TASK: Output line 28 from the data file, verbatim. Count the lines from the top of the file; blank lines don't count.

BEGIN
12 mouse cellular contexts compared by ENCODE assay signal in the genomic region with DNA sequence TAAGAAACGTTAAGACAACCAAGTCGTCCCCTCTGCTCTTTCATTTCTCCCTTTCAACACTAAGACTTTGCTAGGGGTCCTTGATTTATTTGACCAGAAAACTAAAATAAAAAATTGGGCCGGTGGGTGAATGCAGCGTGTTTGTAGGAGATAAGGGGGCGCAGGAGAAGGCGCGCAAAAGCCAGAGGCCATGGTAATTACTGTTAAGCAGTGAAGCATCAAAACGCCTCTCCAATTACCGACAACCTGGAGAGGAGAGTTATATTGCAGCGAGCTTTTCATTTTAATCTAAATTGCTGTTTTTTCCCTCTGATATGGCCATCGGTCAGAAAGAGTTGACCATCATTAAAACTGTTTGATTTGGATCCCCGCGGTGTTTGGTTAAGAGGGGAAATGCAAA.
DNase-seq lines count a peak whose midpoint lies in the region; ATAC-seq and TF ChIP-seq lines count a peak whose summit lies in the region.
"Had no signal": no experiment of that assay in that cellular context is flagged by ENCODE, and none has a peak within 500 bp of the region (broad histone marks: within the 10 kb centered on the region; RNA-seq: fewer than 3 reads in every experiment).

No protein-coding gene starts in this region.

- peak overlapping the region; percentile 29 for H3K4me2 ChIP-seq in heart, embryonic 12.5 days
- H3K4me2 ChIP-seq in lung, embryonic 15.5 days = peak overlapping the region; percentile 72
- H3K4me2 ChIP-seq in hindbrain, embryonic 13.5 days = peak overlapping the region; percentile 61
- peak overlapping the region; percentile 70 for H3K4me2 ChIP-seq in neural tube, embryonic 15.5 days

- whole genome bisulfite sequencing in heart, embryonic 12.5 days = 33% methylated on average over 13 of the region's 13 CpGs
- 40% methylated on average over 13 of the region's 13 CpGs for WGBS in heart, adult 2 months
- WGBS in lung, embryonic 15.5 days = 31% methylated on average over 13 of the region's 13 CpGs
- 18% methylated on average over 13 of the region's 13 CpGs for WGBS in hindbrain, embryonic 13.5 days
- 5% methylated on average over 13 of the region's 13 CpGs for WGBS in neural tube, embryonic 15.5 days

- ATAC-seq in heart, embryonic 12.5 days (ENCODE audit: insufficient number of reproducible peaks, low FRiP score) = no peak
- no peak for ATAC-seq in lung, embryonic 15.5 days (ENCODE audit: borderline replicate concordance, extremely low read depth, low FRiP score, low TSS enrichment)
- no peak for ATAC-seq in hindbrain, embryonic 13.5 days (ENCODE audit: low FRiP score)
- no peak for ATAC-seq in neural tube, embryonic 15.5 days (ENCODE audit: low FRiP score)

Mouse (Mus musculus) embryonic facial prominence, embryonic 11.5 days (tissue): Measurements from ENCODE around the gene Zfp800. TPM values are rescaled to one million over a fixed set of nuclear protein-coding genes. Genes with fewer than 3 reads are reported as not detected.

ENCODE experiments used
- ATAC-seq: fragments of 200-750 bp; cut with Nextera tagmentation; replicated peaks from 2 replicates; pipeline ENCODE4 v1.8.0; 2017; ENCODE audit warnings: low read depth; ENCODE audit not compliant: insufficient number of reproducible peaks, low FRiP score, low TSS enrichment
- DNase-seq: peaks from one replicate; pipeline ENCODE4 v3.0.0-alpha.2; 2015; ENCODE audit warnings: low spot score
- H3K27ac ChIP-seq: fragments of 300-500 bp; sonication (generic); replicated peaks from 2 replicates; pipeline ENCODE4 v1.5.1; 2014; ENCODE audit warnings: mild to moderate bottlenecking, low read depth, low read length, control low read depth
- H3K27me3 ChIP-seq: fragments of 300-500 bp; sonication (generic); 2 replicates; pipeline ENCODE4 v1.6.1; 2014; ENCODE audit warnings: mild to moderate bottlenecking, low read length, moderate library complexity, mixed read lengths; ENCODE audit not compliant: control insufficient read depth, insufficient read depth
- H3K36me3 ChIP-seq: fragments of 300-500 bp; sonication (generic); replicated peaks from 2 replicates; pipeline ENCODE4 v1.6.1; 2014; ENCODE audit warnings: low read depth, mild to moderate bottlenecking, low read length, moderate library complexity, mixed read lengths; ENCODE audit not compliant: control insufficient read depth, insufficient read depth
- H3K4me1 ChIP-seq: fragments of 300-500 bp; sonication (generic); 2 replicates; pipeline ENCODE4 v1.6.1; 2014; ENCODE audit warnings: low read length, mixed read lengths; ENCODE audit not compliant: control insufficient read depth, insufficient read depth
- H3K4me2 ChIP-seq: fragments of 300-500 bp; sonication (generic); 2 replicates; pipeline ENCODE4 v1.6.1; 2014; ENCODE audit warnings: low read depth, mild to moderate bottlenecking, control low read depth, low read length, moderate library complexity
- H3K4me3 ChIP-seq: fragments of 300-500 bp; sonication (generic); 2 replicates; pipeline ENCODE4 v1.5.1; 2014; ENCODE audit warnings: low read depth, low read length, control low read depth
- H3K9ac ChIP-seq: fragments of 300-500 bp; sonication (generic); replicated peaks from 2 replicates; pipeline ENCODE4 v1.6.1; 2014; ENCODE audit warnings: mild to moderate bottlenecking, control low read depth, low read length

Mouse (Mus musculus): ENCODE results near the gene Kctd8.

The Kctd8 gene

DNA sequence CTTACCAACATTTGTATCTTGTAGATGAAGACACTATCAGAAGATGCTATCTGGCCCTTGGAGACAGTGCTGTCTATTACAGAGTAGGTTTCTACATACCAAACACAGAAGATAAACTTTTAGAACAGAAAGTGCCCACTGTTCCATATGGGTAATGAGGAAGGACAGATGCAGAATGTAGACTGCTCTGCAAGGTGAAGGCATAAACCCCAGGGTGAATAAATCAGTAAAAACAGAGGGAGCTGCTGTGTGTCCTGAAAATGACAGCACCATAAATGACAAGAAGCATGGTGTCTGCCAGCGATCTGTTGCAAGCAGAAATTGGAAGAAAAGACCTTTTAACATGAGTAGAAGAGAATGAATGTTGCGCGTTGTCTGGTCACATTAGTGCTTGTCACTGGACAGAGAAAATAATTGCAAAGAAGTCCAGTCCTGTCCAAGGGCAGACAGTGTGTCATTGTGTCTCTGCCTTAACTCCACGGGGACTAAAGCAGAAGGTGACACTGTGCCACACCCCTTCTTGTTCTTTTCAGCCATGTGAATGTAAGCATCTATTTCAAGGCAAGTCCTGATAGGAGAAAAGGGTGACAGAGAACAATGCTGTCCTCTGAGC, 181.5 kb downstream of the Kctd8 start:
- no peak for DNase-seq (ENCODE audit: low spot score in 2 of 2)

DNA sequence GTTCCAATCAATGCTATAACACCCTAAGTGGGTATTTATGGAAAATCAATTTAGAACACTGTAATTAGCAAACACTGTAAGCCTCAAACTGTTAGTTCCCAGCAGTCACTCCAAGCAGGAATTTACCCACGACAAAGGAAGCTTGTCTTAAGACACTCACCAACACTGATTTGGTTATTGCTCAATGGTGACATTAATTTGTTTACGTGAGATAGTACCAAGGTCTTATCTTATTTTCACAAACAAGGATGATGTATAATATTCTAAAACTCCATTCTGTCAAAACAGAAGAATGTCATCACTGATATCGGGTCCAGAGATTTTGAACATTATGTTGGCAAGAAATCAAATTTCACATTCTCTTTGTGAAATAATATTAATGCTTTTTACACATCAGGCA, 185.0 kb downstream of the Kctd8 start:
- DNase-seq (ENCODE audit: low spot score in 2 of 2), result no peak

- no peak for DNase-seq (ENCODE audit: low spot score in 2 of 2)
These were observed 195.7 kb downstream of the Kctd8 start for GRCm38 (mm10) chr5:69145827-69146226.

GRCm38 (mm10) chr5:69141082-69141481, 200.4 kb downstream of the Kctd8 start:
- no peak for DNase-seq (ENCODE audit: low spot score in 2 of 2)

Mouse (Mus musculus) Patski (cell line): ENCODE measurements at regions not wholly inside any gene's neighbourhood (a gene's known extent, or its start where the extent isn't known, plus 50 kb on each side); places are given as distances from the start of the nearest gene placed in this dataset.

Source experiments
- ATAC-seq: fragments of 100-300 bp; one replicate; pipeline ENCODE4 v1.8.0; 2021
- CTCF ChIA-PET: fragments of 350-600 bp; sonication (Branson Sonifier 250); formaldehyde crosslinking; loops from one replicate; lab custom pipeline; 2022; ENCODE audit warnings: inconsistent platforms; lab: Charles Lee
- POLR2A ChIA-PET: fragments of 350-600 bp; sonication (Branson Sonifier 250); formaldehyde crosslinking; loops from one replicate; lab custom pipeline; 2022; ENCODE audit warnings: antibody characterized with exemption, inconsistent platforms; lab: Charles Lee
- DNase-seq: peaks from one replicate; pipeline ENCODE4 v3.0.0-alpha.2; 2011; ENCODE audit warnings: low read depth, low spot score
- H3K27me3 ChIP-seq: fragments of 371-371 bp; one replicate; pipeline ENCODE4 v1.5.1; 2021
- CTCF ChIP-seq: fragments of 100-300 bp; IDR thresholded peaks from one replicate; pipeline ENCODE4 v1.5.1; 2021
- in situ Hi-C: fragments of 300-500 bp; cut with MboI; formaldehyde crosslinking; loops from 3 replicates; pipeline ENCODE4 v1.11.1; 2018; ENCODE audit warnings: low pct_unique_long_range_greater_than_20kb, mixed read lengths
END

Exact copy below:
- H3K9ac ChIP-seq: fragments of 300-500 bp; sonication (generic); replicated peaks from 2 replicates; pipeline ENCODE4 v1.6.1; 2014; ENCODE audit warnings: mild to moderate bottlenecking, control low read depth, low read length